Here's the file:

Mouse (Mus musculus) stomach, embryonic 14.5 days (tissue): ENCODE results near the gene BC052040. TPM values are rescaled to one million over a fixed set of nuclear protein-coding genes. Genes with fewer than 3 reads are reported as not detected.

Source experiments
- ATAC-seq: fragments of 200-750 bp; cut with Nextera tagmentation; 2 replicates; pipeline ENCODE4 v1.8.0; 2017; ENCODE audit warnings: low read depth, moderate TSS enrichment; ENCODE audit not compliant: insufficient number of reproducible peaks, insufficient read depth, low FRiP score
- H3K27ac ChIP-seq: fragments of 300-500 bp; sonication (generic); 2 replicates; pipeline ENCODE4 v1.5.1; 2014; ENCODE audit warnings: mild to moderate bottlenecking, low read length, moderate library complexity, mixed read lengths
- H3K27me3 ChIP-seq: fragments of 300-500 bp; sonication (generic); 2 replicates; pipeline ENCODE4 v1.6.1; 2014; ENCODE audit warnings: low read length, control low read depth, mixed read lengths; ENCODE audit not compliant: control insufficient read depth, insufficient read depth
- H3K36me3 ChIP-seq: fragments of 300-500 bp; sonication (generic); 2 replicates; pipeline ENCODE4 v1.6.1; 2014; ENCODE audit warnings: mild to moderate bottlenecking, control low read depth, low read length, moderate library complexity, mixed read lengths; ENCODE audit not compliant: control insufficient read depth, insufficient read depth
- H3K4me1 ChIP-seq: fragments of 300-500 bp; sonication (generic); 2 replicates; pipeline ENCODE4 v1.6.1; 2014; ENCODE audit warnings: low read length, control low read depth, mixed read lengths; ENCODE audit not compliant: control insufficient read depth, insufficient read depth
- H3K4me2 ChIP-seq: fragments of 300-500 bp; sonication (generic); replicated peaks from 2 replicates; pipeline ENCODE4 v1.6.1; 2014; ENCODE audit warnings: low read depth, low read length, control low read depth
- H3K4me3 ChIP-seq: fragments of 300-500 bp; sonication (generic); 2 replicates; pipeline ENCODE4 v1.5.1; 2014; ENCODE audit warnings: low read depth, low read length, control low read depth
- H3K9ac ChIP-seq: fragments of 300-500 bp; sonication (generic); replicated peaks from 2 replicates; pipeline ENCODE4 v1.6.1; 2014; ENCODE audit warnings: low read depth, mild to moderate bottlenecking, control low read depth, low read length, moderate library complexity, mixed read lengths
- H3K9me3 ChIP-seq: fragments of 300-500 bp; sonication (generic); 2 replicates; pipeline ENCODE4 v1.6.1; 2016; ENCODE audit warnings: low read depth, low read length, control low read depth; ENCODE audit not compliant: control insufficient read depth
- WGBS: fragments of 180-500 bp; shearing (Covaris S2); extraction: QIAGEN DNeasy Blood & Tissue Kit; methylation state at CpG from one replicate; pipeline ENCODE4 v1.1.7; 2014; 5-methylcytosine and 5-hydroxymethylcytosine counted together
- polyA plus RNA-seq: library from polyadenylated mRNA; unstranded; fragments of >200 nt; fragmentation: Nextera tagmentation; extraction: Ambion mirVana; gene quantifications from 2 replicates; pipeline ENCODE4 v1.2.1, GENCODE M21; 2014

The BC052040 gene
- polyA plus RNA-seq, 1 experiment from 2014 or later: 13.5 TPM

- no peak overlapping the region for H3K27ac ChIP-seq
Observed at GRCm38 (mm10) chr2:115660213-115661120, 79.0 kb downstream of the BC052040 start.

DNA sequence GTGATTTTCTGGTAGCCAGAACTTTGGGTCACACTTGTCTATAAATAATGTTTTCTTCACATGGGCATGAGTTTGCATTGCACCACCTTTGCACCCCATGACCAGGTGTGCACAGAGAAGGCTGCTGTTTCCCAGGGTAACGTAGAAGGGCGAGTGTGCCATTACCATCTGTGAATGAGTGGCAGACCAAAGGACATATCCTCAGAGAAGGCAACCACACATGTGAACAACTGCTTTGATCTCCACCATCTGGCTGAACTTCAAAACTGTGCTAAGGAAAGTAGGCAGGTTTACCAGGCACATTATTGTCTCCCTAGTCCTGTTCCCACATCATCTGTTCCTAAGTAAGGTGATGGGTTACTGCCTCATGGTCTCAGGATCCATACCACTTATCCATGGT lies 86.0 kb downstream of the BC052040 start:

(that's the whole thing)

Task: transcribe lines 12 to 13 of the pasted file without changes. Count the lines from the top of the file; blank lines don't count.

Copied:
- WGBS: fragments of 180-500 bp; shearing (Covaris S2); extraction: QIAGEN DNeasy Blood & Tissue Kit; methylation state at CpG from one replicate; pipeline ENCODE4 v1.1.7; 2014; 5-methylcytosine and 5-hydroxymethylcytosine counted together
- polyA plus RNA-seq: library from polyadenylated mRNA; unstranded; fragments of >200 nt; fragmentation: Nextera tagmentation; extraction: Ambion mirVana; gene quantifications from 2 replicates; pipeline ENCODE4 v1.2.1, GENCODE M21; 2014